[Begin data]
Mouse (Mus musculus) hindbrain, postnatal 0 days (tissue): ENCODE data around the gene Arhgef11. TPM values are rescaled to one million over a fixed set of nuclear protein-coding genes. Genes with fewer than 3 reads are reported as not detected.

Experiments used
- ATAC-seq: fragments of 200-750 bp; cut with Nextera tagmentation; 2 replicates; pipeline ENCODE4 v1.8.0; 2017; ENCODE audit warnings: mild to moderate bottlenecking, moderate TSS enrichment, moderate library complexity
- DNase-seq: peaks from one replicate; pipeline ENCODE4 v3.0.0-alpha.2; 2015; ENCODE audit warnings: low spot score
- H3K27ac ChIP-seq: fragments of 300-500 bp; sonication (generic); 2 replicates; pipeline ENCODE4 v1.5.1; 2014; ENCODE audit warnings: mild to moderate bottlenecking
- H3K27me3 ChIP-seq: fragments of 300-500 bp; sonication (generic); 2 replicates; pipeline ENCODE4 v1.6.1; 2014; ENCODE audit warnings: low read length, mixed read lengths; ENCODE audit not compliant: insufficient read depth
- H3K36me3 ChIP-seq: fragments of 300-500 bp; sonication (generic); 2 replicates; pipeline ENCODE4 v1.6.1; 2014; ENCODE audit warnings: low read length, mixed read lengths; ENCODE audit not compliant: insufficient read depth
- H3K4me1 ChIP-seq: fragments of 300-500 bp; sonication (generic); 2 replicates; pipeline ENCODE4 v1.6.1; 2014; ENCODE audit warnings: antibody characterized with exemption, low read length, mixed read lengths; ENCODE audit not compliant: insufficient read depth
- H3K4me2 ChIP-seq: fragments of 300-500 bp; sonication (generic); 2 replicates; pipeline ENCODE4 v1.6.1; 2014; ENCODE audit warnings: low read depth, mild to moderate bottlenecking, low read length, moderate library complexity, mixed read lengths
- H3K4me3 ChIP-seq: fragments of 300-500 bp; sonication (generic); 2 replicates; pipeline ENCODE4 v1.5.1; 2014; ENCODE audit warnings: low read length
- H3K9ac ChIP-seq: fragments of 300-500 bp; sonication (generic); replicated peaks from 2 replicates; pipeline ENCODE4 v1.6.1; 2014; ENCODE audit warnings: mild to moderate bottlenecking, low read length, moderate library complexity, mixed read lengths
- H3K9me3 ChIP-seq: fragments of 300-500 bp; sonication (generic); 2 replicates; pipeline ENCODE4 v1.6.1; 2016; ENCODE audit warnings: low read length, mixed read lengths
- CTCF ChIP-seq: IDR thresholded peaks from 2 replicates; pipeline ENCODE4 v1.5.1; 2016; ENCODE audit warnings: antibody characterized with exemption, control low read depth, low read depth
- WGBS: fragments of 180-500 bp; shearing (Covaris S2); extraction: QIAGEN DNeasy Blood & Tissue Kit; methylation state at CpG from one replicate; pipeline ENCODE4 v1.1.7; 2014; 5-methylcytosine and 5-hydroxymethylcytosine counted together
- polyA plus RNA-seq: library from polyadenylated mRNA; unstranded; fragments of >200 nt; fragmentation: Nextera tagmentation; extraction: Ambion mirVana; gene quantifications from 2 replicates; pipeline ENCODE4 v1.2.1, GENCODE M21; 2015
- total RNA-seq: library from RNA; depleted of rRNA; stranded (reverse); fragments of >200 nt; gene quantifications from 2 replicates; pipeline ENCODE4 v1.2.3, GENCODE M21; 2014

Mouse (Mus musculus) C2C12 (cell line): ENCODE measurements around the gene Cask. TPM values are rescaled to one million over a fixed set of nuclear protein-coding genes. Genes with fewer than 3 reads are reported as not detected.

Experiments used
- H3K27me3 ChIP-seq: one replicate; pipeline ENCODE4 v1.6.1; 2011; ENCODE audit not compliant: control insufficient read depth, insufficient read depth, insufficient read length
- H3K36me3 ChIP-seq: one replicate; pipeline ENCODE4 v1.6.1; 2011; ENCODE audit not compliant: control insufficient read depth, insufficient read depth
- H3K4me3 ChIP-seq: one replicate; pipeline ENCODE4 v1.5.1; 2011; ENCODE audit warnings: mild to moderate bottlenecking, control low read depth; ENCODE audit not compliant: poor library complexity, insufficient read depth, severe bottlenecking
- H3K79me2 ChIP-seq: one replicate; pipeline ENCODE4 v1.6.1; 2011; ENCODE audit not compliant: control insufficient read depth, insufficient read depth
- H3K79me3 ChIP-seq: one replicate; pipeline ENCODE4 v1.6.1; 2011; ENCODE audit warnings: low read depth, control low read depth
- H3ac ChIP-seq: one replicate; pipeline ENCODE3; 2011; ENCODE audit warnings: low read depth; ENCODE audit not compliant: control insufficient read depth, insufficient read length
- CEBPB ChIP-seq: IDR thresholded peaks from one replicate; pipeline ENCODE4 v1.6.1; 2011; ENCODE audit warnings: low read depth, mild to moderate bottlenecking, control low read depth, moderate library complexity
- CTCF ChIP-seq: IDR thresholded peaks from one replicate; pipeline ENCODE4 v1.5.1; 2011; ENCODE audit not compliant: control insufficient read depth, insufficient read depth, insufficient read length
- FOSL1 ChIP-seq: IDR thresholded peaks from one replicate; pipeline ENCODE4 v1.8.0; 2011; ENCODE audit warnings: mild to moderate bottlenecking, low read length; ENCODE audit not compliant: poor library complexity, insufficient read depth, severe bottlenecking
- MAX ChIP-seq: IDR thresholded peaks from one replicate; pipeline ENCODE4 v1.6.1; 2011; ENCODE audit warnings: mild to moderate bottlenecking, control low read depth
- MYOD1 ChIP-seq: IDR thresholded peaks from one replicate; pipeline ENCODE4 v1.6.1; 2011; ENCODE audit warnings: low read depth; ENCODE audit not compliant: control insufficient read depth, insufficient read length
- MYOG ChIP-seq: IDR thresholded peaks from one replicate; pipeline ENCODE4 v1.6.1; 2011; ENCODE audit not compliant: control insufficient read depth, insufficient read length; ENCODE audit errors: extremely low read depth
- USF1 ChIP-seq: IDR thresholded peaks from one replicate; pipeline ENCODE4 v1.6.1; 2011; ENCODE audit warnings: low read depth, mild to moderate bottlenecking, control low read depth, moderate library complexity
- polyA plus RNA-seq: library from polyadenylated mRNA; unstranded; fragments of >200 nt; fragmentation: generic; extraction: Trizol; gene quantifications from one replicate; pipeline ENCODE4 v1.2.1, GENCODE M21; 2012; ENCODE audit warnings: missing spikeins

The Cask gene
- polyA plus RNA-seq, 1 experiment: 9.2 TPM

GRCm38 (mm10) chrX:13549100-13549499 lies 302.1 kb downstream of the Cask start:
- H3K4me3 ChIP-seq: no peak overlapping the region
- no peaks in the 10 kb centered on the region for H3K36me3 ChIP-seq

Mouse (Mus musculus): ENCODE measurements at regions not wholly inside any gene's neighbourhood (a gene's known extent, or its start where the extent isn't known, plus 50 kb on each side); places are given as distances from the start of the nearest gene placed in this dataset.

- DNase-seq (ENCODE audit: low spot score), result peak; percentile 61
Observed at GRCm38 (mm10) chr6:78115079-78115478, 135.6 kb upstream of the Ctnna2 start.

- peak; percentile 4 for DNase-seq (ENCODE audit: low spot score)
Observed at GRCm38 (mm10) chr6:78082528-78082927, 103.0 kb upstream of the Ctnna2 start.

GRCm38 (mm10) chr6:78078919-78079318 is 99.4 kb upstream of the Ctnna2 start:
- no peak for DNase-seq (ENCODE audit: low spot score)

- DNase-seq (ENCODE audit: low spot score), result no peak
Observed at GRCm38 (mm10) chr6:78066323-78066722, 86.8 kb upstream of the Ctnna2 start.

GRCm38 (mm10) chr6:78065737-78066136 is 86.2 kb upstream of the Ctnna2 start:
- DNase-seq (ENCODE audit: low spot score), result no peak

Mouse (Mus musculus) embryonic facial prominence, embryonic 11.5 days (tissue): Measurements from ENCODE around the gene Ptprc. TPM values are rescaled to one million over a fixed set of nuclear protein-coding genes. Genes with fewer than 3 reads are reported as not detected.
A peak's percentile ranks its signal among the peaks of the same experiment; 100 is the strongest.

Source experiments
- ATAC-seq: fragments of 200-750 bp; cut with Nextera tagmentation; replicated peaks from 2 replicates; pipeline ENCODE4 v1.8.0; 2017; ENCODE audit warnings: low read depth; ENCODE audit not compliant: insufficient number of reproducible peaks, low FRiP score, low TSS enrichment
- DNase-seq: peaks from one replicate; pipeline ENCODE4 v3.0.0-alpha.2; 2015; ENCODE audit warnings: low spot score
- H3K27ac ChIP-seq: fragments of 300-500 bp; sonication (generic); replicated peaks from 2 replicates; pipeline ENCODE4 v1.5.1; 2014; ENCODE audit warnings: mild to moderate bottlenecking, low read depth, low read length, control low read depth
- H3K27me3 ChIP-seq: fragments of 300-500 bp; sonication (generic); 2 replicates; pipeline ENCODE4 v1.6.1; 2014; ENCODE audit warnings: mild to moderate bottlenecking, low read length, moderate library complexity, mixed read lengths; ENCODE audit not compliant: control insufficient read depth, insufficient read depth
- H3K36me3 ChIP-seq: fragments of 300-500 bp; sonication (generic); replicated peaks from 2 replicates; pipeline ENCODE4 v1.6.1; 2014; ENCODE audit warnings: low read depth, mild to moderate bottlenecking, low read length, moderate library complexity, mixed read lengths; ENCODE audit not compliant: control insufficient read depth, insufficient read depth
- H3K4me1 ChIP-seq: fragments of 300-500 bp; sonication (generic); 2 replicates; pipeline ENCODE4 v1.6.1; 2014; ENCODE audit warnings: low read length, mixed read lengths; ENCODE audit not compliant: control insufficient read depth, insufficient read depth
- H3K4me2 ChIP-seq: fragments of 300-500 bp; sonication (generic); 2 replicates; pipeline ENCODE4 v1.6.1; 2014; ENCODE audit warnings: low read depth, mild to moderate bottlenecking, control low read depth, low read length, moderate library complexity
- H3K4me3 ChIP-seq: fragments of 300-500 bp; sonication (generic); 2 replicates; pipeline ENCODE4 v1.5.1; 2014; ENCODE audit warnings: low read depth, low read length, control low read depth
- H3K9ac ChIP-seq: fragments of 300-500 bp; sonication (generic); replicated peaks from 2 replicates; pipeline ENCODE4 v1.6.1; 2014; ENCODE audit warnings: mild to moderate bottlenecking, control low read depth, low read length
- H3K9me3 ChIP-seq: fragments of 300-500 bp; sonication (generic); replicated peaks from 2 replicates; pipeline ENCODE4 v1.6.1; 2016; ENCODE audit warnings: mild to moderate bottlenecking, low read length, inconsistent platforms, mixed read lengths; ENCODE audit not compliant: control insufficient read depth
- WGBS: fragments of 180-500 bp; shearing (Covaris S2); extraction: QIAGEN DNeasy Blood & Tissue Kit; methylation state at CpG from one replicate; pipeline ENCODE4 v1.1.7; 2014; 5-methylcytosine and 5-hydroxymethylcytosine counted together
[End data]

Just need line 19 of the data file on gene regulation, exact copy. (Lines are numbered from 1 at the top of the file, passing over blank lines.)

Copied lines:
- H3K27me3 ChIP-seq: one replicate; pipeline ENCODE4 v1.6.1; 2011; ENCODE audit not compliant: control insufficient read depth, insufficient read depth, insufficient read length